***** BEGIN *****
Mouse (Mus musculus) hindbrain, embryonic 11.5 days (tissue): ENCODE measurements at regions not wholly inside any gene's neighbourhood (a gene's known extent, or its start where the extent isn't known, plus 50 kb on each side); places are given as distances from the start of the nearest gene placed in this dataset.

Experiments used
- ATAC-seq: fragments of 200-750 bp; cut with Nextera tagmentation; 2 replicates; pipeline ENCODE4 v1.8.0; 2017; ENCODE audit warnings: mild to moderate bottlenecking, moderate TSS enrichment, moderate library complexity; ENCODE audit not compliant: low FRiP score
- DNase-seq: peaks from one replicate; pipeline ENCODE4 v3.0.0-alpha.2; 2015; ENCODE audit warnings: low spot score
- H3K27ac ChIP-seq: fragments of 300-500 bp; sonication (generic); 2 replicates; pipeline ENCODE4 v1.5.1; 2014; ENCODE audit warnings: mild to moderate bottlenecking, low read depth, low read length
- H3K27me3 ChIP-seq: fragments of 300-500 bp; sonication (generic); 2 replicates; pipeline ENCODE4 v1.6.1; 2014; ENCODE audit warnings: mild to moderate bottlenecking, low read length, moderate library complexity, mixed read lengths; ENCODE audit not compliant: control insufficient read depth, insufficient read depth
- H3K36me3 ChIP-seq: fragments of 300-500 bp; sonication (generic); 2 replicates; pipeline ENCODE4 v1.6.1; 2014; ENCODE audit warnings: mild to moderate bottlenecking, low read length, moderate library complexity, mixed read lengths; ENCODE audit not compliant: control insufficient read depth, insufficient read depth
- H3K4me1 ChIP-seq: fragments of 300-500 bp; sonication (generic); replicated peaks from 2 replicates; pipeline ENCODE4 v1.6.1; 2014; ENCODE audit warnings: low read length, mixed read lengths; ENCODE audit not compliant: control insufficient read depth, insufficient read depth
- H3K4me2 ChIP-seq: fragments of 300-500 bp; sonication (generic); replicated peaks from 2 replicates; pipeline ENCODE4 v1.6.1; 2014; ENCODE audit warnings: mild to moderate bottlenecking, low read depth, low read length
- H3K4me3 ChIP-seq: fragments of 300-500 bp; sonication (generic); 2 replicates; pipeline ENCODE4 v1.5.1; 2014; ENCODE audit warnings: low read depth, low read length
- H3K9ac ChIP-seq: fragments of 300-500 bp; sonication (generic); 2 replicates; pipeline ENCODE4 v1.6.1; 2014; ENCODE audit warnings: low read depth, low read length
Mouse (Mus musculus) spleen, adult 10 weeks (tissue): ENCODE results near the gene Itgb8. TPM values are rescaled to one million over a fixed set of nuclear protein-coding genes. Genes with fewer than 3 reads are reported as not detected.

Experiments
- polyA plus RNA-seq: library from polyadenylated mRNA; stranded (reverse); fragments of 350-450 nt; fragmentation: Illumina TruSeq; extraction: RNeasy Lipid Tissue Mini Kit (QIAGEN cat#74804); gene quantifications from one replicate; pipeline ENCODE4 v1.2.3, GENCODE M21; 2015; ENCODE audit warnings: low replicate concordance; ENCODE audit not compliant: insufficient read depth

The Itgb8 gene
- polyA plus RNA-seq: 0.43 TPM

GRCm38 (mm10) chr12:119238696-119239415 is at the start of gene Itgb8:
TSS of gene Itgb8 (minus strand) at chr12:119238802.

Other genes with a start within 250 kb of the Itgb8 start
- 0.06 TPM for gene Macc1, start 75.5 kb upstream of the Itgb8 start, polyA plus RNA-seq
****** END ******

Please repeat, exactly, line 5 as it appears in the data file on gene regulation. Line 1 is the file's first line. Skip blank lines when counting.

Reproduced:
- H3K27ac ChIP-seq: fragments of 300-500 bp; sonication (generic); 2 replicates; pipeline ENCODE4 v1.5.1; 2014; ENCODE audit warnings: mild to moderate bottlenecking, low read depth, low read length